Tribal Leader Says He Witnessed Aggressive Outbursts by Keith Harper; Others Affirm Support for Human Rights Nominee
While several prominent Native lobbyists and tribal leaders, including some current leaders at NCAI, are supporting Harper’s nomination, citing his Cherokee citizenship and his work on the Cobell case, Berrey says the allegations from Russell and lawyer Richard Monette, a law professor at the University of Wisconsin and former chairman of Turtle Mountain Band of Chippewa Indians who says Harper shoved him before a Cobell hearing in 2010, should be reasons for serious contemplation.
“Keith has no respect for human rights,” says Berrey, the current co-chair of an indigenous rights committee at NCAI. “He’s over-the-top, aggressive and mean and angry. This is not a person we need representing us at the World Conference on Indigenous Peoples coming up in September.”
There is currently an internal debate going on inside NCAI, according to four of its executive committee members, with some believing the organization should address the allegations and ask the White House to nominate a less controversial Native American to this position.
Jackie Johnson-Pata, executive director of the organization, has stood firmly behind Harper, recently pointing to a list of tribal supporters for him when asked to weigh in on the allegations, as well as to a support letter sent by Jefferson Keel, former president of NCAI, to the Foreign Relations Committee last year. Brian Cladoosby, current president of NCAI, said in a statement issued February 24 that NCAI has supported Harper “because of the importance of indigenous rights at the United Nations and Office of American States forums,” and he noted that several civil rights groups are also supporting Harper.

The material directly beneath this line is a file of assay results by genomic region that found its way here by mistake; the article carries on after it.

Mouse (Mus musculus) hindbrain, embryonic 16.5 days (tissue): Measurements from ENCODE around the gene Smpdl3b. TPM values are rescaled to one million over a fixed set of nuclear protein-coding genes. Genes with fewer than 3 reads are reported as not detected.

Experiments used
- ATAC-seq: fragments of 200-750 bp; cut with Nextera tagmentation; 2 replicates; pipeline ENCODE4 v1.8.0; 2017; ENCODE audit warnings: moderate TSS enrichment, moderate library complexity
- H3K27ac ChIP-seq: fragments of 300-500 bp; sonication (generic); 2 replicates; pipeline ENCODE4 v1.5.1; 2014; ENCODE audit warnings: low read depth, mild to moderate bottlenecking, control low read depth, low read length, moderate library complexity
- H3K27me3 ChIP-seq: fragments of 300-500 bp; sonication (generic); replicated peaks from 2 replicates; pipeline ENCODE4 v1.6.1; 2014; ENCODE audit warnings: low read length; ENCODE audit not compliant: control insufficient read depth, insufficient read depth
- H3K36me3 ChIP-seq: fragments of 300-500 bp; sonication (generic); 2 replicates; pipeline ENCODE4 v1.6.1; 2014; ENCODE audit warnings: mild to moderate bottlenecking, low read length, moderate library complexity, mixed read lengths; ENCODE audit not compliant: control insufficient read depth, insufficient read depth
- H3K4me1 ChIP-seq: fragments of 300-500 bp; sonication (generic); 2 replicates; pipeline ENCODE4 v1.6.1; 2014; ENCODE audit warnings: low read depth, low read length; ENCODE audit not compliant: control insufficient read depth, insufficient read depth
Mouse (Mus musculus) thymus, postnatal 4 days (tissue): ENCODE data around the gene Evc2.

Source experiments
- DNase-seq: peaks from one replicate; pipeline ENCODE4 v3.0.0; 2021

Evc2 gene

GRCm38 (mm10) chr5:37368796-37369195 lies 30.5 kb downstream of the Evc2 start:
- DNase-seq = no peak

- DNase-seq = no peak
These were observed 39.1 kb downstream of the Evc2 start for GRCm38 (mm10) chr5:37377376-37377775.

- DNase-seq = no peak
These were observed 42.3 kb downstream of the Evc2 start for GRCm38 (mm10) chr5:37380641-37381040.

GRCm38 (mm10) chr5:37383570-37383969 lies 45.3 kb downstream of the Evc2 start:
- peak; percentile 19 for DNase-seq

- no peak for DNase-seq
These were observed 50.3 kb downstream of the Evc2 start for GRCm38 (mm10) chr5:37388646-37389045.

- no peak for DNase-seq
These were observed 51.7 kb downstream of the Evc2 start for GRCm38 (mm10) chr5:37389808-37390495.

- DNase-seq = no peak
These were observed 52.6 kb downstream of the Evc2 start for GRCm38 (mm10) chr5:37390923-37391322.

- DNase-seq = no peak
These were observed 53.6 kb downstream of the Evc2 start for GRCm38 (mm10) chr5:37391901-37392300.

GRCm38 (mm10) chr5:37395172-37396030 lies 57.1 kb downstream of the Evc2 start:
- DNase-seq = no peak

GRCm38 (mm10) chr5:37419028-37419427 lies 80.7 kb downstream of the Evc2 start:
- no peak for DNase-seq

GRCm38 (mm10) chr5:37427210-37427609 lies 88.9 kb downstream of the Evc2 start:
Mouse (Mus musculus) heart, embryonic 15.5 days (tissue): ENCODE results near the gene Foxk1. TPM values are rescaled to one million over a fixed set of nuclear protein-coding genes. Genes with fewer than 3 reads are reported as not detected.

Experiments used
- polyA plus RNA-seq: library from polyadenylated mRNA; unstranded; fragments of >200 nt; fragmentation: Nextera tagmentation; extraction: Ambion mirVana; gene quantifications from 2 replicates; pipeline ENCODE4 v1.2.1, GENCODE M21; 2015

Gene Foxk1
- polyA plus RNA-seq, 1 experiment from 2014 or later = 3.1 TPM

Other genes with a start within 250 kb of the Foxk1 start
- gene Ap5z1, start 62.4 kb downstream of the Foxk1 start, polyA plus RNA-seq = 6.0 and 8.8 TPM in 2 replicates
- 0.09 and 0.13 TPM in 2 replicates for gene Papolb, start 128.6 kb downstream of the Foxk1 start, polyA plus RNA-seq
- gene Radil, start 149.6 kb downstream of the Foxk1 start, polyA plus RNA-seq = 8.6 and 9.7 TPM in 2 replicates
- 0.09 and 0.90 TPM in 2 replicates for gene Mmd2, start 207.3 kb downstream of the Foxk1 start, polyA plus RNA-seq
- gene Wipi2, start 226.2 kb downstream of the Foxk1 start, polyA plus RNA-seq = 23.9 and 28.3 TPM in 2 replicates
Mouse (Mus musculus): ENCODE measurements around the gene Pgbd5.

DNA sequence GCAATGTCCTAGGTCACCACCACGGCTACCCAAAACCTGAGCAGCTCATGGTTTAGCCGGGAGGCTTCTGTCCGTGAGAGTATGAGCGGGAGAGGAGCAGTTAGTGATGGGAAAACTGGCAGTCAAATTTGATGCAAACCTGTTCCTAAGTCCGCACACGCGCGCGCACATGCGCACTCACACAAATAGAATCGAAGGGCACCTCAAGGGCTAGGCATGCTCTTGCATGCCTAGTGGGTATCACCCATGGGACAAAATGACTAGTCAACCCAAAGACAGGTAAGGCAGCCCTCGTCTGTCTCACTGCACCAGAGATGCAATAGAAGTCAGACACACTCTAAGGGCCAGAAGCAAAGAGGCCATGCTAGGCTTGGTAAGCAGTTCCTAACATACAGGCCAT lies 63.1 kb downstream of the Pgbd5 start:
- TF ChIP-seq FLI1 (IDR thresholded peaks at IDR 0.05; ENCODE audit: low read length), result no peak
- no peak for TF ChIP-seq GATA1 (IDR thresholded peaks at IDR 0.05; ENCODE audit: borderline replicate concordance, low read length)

Melinda Warner, a spokeswoman for NCAI, says Johnson-Pata and Cladoosby have no response to the intimidation allegations made by Russell and Monette. In May 2008 NCAI leaders backed Russell to become Assistant Secretary—Indian Affairs at the Department of the Interior after the retirement of Carl Artman from the position. Former Interior Secretary Dirk Kempthorne rejected this support and appointed George Skibine to the position instead. Sources at the time cited Kempthorne’s concern about Russell’s strong “tribalist” viewpoints as a reason he selected Skibine over her, to the chagrin of NCAI leaders at the time.
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